The state budget process dominates the legislative agenda for the first part of each year. With two legislative chambers and the governor’s office all involved, there is a lot of back and forth between the parties and negotiations can often be confusing and hard to follow. Below is a simple timeline to help understand the annual budget process.
Pennsylvania Chamber of Business and Industry President and CEO Gene Barr issued the following statement in regard to Gov. Tom Wolf’s 2019-20 budget address:
Raising concerns regarding the impact a proposed revenue package would have on the Commonwealth’s overall economy and competitive edge, a coalition of business leaders representing a wide variety of industry sectors across the Commonwealth today held a media call to urge the state House to oppose H.B. 542 – the Tax Code bill. The legislation – which narrowly passed the Senate in recent weeks – would increase taxes on Pennsylvania job creators and residents by $600 million annually. The proposal includes a number of tax increases that will significantly raise energy costs for both residential and commercial users – including a new gross receipts tax on natural gas users, an increase to the gross receipts tax on electric users and a severance tax on natural gas.
Pennsylvania Chamber of Business and Industry President and CEO Gene Barr issued the following statement in regard to the Senate’s passage of a revenue package for the 2017-18 Fiscal Year. House Bill 542 – which includes a number of tax increases on Pennsylvania residents and business owners – will have far-reaching, negative impacts on the state’s economic climate and competitive edge.
With the Commonwealth’s economy predicted to remain in a slow-growth pattern going into the next fiscal year, leaders from Pennsylvania’s business and banking communities gathered today at the 5th Annual Economic Forecast Summit to gain insight about upcoming economic trends at the state and national level. This annual event – which is presented by the PA Chamber Education Foundation and the Pennsylvania Bankers Association – brings together some of the nation’s most respected economic forecasters and leadership experts.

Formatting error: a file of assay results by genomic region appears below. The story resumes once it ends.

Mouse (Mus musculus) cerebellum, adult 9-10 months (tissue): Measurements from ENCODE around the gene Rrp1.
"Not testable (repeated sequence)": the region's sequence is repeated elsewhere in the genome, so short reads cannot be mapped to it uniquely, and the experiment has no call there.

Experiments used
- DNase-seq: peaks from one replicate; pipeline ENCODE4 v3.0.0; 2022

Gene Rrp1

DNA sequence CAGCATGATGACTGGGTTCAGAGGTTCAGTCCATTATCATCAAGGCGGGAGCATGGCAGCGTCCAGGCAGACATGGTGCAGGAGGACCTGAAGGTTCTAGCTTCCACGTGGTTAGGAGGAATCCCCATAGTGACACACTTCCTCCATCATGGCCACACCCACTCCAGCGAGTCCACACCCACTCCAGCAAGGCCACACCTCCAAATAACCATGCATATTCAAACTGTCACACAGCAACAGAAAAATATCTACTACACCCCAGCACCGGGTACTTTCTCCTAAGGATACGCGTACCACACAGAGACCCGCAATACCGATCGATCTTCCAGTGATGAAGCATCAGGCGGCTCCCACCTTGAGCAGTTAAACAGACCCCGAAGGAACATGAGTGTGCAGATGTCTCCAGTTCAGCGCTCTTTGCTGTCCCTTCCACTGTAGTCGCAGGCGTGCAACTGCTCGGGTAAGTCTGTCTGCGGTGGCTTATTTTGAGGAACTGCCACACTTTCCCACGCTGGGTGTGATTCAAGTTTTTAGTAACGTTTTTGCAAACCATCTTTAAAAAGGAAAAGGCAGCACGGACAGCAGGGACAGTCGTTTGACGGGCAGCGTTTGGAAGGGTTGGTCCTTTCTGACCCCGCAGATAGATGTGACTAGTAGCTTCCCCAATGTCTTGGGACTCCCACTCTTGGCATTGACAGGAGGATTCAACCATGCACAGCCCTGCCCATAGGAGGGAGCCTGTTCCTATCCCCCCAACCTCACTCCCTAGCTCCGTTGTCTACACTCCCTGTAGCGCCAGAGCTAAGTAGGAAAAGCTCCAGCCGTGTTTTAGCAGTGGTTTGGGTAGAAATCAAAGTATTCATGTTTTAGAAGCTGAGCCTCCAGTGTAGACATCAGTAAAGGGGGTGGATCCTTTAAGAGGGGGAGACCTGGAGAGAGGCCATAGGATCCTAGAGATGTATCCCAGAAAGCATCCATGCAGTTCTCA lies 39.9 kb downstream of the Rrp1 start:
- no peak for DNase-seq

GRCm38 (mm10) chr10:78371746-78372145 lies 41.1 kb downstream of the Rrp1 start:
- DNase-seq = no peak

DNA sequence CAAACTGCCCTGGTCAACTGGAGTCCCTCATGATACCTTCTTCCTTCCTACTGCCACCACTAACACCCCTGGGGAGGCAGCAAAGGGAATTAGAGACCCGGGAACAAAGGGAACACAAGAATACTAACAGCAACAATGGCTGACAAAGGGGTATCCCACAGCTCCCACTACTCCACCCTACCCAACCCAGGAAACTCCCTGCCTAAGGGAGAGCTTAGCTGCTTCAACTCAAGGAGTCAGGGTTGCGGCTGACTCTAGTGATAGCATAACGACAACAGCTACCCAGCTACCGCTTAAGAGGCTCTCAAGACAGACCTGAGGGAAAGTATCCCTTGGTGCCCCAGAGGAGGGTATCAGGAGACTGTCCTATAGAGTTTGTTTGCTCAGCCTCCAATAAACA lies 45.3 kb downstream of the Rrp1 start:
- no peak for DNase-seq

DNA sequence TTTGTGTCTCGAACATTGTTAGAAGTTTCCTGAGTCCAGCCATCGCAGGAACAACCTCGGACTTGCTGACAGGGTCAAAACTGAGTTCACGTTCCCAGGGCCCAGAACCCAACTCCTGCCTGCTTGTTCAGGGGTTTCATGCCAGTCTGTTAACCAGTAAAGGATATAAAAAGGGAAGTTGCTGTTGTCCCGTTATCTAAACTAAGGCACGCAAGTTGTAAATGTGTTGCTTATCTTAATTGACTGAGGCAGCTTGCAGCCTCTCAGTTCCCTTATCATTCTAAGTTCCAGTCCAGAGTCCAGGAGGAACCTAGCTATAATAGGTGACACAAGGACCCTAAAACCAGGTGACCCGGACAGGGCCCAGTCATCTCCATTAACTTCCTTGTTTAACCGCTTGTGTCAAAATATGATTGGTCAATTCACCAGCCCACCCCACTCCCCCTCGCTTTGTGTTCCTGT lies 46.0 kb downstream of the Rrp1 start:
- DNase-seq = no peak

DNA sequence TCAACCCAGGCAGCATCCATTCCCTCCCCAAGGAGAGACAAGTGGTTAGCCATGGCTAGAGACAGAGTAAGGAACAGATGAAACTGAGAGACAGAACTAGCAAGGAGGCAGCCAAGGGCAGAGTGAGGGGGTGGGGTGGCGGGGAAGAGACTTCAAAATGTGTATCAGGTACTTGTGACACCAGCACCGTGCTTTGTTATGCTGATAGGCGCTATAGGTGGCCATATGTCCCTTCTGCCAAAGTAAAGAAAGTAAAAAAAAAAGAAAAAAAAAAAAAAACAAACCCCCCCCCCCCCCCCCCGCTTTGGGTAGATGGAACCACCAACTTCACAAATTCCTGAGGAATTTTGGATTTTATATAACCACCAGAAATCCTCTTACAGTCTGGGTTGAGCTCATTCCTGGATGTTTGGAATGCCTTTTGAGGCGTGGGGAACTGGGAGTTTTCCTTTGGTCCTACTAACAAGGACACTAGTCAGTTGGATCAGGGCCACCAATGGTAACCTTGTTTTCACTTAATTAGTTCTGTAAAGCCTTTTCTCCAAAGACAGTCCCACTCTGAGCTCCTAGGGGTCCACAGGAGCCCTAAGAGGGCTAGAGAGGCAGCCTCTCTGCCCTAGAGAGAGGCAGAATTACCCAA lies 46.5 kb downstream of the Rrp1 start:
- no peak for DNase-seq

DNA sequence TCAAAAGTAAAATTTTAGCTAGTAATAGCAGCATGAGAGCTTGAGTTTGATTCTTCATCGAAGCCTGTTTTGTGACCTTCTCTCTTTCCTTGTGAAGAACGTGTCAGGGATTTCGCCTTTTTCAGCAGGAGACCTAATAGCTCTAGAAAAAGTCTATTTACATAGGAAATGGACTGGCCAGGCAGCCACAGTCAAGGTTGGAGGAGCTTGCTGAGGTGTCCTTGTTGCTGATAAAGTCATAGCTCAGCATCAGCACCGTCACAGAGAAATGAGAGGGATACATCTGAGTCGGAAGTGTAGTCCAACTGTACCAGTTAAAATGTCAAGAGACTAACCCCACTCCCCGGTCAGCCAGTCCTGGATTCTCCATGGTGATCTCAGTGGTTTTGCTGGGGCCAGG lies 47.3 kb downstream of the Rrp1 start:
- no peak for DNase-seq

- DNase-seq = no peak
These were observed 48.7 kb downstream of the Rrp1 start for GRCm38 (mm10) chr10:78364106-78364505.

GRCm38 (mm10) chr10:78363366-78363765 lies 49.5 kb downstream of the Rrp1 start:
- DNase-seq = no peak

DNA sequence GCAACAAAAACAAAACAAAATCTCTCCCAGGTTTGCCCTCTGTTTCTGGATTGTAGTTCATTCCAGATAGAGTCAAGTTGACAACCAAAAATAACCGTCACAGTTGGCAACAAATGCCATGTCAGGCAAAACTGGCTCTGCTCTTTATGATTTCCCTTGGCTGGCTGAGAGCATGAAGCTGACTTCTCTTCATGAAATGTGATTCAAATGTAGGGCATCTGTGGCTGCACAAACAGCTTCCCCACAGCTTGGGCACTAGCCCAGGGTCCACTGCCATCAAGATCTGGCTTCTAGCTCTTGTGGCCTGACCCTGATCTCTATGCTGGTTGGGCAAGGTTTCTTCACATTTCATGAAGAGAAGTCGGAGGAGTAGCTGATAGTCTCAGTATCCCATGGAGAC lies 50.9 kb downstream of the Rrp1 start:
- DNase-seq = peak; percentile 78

Pennsylvania Chamber of Business and Industry President and CEO Gene Barr issued the following statement in regard to Gov. Tom Wolf’s 2017-18 budget address:
Within Pennsylvania’s borders are a diverse and vibrant collection of communities where employers set up shop, residents raise families and tourists come to visit. The success of our Commonwealth is directly tied to the strength of its communities and public policy should help communities thrive.
Pennsylvania’s labyrinthine system of local governments is not conducive to strengthening economic competitiveness. The Commonwealth is comprised of 67 counties, 56 cities, 958 boroughs, 1 town (Bloomsburg), 1,547 townships, 500 school districts and 1,961 authorities. Keeping government “close to the people” is certainly an important principle, but too many small governments with diminished capacities, inadequate resources, and limited economic wherewithal do not help advance economic development and job growth within communities. The PA Chamber believes that cooperation among counties and municipalities is part of what is needed to foster more functional and effective local government.
Moreover, the financial wellbeing of many Pennsylvania municipal governments is often harmed by antiquated and unbalanced state laws and regulations, which may necessitate higher costs and inefficient spending. Ultimately, these costs are borne by Pennsylvania residents and businesses, many of whom now live and operate in financially distressed communities. The PA Chamber supports efforts and legislation to help ease the financial burden municipalities face.
Municipal sustainability can be effectuated by: